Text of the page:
Looking back, there are a couple of gaps. October was swallowed up by installation work at York Maze, and June saw the arrival and installation of our coil winding facility, so I found little time for blogging.
December’s Microphones of the Month are these impressive art deco-style LEM ribbon mics. LEM are a French manufacturer who still make reporter-style dynamic microphones. They used to make really cool looking ribbons!
LEM 305 / 306 microphones
These are all high impedance mics, and although they are substantially similar, there are some subtle differences between the models.
Inside the LEMs
The microphones all use large, 6 mm wide ribbon which sit between two steel pole-pieces. One of the mics arrived with fully corrugated ribbons, whereas the others had thicker, half-corrgated ribbons.
LEM 306 ribbon motor with holes in the pole-pieces.
The magnets are different – in the one, a pair of block magnets are connected at the rear by a welded steel plate, whereas two have a pair of horsehoe magnets. The smaller, more powerful magnets in the later models allow holes to be made in the pole-pieces, which (in theory at least) should give better high frequency response.
LEM 305 magnets
The other obvious difference between the microphones is the transformer, with the older models having a larger, iron core, whereas the newer ones have smaller mu-metal laminations, and these transformers are housed in screening cans.
Sadly all three transformers were faulty – the old rubber insulation around them had become brittle with time and the wires were broken. We were able to re-wind the two, but the third had suffered from an earlier bodged repair attempt, and had to be replaced completely. In this case we took the opportunity to give it a 300 ohm output impedance.
LEM transformers in metal screening cans
LEM transformer with larger core
Once serviced, these mics work well, with fair output for old ribbon mics, and a good vintage tone.
Frequency plots for LEM ribbon microphones, after servicing.
Update 5/1/15: Thanks to Philippe Le Gourdiol for sending in this picture of his LEM ribbon microphone, which is a low impedance model with a high-pass filter. The filter inductor is located below the motor assembly…
Here is a little curiosity. STC are mostly known for making high quality ribbon and dynamic mics, inclduing the much loved 4033 and 4038 models. But they also made condenser mics, and this nice little STC condenser mic came in for service recently….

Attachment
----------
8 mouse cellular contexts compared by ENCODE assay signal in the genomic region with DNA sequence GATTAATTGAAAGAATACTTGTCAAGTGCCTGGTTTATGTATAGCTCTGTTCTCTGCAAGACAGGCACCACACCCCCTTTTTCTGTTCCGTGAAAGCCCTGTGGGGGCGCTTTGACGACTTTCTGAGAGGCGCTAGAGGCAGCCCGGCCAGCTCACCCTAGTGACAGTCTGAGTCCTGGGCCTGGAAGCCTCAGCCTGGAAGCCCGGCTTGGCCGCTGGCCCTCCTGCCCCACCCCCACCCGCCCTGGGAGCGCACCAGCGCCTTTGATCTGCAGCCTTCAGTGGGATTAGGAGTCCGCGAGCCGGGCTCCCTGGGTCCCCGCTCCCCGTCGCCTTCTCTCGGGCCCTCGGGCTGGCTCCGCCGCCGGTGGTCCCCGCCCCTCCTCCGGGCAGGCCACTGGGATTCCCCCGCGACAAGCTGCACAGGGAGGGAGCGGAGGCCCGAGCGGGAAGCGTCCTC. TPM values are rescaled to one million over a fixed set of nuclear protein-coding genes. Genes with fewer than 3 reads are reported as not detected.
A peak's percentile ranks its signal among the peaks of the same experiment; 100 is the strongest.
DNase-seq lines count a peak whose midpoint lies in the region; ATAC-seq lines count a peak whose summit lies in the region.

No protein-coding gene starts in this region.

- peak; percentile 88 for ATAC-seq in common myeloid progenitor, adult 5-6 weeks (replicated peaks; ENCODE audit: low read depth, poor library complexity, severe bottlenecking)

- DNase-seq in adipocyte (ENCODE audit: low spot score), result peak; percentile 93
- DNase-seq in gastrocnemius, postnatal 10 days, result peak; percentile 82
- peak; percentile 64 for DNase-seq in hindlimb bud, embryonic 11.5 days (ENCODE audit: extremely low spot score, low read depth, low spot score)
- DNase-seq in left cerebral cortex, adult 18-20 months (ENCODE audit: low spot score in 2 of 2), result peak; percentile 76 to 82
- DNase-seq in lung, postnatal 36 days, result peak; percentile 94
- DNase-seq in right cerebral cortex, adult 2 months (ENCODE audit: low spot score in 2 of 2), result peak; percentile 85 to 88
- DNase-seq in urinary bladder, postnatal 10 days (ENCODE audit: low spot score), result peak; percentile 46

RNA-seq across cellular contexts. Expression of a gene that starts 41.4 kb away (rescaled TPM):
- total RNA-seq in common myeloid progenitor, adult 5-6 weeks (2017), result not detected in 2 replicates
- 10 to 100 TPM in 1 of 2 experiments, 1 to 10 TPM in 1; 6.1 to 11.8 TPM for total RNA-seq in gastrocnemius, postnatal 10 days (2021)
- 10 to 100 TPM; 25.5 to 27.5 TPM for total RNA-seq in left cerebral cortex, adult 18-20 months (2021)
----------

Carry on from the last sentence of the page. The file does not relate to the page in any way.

It is model number 4136, and according to its specification sheet would originally have had its own power supply, which ran on either mains voltage or five 9 Volt batteries. Unfortunately the mic was bought without the power supply. The power would have been supplied to one pin of the XLR connector, ground to another, and (unbalanced) audio to the third. The capsule has a sintered glass, metallised backplate.
The battery supply suggests that 45V should be sufficient to power the mic. There was some corrosion on the circuit board from leaky capacitors, and without the original PSU, or knowledge of the operating voltage, it seemed sensible to create a balanced phantom powered circuit, loosely based on the Neumann KM84 – this is shown below along with the original circuit.
In practice, the conversion worked nicely, and despite its age and rough looks, the capsule gave a relatively even response, with a broadly cardioid pattern.
I found this ribbon / magnet / motor assembly inside a Reslo RBL microphone…
..which is very different from the usual Reslo motor design.
I have never seen this type, and I don’t know if it is an attempt by Reslo to upgrade or modernise the old design, a transplant from another make of microphone, or a good quality DIY repair job. It remains a mystery!
This is the inside of a client’s Avantone dual ribbon microphone, which was in pretty bad shape.
The metal plating on the neodynium magnets has suffered a catastrophic failure, and in doing so has been pushed out, crunching the ribbons and covering the whole assembly with powdered neodynium alloy. Not good.
The cause of the failure is still a mystery – perhaps it could be due to a process failure in a batch of magnets, or maybe the mic was exposed to an excessively humid environment.
I have seen other mics with signs of flaking on the magnets, but nothing this serious. Neodynes are still a relatively new magnet technology, and how they will stand up to years of studio use and abuse remains to be seen.
Happily, we were able to bring the mic back to life by replacing the magnets and of course re-ribboning the mic.
The Sony C38b is held by a yoke, and the stand mount contains a pair of rubber diaphragms which provide a little bit of shock absorption for the mic.
With time the rubber ion this one has perished, leaving the mic to flop around, rattle, and – worst of all – fall off the mic stand.